By: Justin R. Harbour, ALM

Georgetown University is currently engaged in an attempt to research, understand, and repair its role in the perpetuation of slavery in 19th century America. Georgetown University is not the first American university to undertake such an uncomfortable and disheartening reflection. Some of these institutions preceding Georgetown, Harvard and Brown University included, arrived at such a reflective moment through a natural desire to confront their relationship to this most sordid institution of American history. Others have been delivered to this moment through student demands (Yale, Princeton, and Oxford, for example). Georgetown’s deliverance is more of the former than the latter. As MIT historian of slavery Craig Steven Wilder recently observed to the New York Times, Georgetown’s attempt at reconciliation “recognize[s] the humanity of the problem they’re dealing with, [and are treating] it as more than a public relations problem.”  Yet the fact that Georgetown has gone further than any of its peers with respect to research and suggestions for repairs should not be surprising. In the foregoing I will argue that Georgetown’s reconciliation with its relationship to slavery today is the result of a historical development of Catholic Jesuits at a unique place in historical time that makes their contemporary institutions of higher learning an obvious and predictable introspective exemplar amongst its secular peers, and one that should be celebrated.

In order to fully understand how the Jesuits became an obvious vehicle to a more exemplary response to slavery, one must understand America’s historical anti-Catholicism, the prescient centralization and egalitarianism of Jesuit belief, and how such beliefs are seen through in contemporary institutions of Catholic higher education. Such history is lost, however, without an acknowledgement of what exactly Georgetown is trying to do today. The Georgetown University Working Group on Slavery, Memory, and Reconciliation has charged itself with making sense of the evidence available regarding Georgetown and slavery. Research gathered by the group reports on the amount of slaves sold in the 1830s by arguably the two most important leaders of the school’s history. The group also asserts that the selling of these slaves was to maintain the financial viability of the University. These reports, however, are just as telling in what they cannot say with assurance. For example, the working group does not know what happened to the majority of these slaves once they were sold to plantations in the South. Such a lack of knowledge is an unfortunate reflection on the type of historical discrimination common to an era that rarely preserved records or histories of slaves. The mainsprings of America’s assent to global dominance include the growth of its colonial economy, of which slavery was a pillar, and the maintenance of that position into the twentieth century is partly dependent on its universities. As such, these types of investigations between the two interdependent sources of American assent are essential to constructing an honest American identity. The little that Georgetown can assert about its relationship to the antecedent mainspring of slavery is a symptom of America’s willful moral amnesia regarding slavery, and a potential source for fruitful and honest introspection.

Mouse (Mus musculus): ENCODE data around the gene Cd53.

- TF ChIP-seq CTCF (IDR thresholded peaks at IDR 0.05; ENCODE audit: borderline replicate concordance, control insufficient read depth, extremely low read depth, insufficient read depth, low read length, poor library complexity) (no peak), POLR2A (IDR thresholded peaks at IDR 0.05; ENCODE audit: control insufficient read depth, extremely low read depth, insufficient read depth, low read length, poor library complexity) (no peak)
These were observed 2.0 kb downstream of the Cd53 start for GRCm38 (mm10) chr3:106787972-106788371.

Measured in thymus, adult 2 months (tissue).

Reconciling America’s past reliance on slavery with its eventual geopolitical hegemony is an uncomfortable task. The main source of this discomfort for most Americans are the obvious contradictions between slavery and America’s espoused values and ethics as set forth in her founding documents. The history of anti-Catholic and anti-Jesuit discrimination in America adds yet another uncomfortable contradiction to this milieu. Catholics were rarely viewed as a trustworthy group in early American history, and their questionable allegiance to American ideals was continually subject to the legal whims of a protestant majority. John Winthrop, for example, cited the potential presence of Jesuits in Massachusetts as a reason to support a colonial court order banishing religious dissenters after the Antinomian affair. As the Georgetown report reminds its readers, by the 19th century, Catholic rules and British penal laws against Jesuit “papists” restricted the order to own any land and derive any income therefrom. Hence the lands granted to Jesuits in the Maryland colonial province were necessarily held in trust and turned into farms, whereby they were worked by slaves. These farms provided income to colonial Jesuits and their endeavors, of which Georgetown became a primary beneficiary after its founding in 1789. As the objects of anti-Catholic discrimination dating back to colonial America’s founding, Jesuits are uniquely situated to empathize with an unfounded stigma, of which slavery is our most torrid example.